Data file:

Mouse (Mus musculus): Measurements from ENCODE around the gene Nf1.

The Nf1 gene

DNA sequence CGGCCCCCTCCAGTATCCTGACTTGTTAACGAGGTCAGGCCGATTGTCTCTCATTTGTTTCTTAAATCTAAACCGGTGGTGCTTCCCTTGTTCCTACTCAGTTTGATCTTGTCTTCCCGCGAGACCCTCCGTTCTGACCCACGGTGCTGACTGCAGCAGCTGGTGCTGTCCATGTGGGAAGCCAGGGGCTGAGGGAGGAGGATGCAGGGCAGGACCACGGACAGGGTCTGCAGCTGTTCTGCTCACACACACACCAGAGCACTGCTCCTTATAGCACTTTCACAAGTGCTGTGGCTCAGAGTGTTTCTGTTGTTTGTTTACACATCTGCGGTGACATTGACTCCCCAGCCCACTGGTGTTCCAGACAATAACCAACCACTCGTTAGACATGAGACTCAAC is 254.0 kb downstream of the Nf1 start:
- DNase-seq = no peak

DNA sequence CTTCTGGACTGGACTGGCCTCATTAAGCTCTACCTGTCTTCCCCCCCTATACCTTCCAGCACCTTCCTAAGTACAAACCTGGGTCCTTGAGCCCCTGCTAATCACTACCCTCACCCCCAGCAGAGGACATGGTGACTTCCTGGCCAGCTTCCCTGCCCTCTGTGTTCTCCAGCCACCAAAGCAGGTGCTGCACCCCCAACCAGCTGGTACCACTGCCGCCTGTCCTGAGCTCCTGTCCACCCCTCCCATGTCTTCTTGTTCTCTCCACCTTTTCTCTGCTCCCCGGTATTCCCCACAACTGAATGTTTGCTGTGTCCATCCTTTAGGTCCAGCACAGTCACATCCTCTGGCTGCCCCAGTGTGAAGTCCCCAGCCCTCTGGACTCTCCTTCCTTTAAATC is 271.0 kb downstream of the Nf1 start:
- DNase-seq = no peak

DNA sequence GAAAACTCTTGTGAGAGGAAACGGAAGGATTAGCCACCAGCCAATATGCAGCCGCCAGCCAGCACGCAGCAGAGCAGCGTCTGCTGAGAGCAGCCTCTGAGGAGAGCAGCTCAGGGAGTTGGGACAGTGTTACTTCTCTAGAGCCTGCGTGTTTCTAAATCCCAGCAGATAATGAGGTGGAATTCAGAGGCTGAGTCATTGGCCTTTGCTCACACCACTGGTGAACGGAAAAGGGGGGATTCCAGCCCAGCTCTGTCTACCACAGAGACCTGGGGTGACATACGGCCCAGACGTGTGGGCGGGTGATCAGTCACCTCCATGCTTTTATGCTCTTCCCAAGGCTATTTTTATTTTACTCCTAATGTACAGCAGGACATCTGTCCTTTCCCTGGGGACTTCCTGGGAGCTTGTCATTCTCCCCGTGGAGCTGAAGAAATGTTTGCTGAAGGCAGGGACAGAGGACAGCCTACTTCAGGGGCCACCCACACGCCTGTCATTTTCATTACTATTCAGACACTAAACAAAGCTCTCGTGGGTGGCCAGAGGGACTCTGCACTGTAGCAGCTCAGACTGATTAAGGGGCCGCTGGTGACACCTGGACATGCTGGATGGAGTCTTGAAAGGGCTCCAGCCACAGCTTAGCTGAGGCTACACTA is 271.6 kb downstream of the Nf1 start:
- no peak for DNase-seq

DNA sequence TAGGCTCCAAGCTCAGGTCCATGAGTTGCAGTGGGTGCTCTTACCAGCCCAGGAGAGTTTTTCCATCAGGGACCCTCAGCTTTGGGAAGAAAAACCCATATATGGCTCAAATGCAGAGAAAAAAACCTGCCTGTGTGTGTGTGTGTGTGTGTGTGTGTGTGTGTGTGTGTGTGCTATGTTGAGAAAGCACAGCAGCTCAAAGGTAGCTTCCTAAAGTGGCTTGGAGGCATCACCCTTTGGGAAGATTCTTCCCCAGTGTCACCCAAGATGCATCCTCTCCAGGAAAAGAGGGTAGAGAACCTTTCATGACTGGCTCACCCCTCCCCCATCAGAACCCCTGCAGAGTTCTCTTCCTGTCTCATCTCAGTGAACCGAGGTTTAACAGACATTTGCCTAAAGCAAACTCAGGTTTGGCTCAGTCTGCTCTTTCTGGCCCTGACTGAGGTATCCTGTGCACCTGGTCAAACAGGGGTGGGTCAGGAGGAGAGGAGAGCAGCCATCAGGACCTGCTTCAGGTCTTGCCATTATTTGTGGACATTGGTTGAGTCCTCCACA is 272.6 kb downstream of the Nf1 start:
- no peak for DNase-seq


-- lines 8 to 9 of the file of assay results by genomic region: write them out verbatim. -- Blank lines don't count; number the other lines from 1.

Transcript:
- no peak for DNase-seq

DNA sequence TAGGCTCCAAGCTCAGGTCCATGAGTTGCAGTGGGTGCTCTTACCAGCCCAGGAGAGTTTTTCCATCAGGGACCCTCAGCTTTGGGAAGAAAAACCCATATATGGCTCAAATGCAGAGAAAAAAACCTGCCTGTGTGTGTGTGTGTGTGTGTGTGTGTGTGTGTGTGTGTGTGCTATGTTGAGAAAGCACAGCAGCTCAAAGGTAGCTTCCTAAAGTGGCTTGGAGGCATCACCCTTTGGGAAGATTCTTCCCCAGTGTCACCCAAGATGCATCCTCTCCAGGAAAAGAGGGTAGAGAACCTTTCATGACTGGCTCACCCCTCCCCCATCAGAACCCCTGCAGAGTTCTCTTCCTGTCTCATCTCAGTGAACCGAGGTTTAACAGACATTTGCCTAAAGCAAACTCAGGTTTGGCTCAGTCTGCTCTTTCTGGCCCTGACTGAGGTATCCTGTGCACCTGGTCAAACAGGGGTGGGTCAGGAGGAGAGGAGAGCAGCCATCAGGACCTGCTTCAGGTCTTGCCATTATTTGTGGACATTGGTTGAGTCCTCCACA is 272.6 kb downstream of the Nf1 start: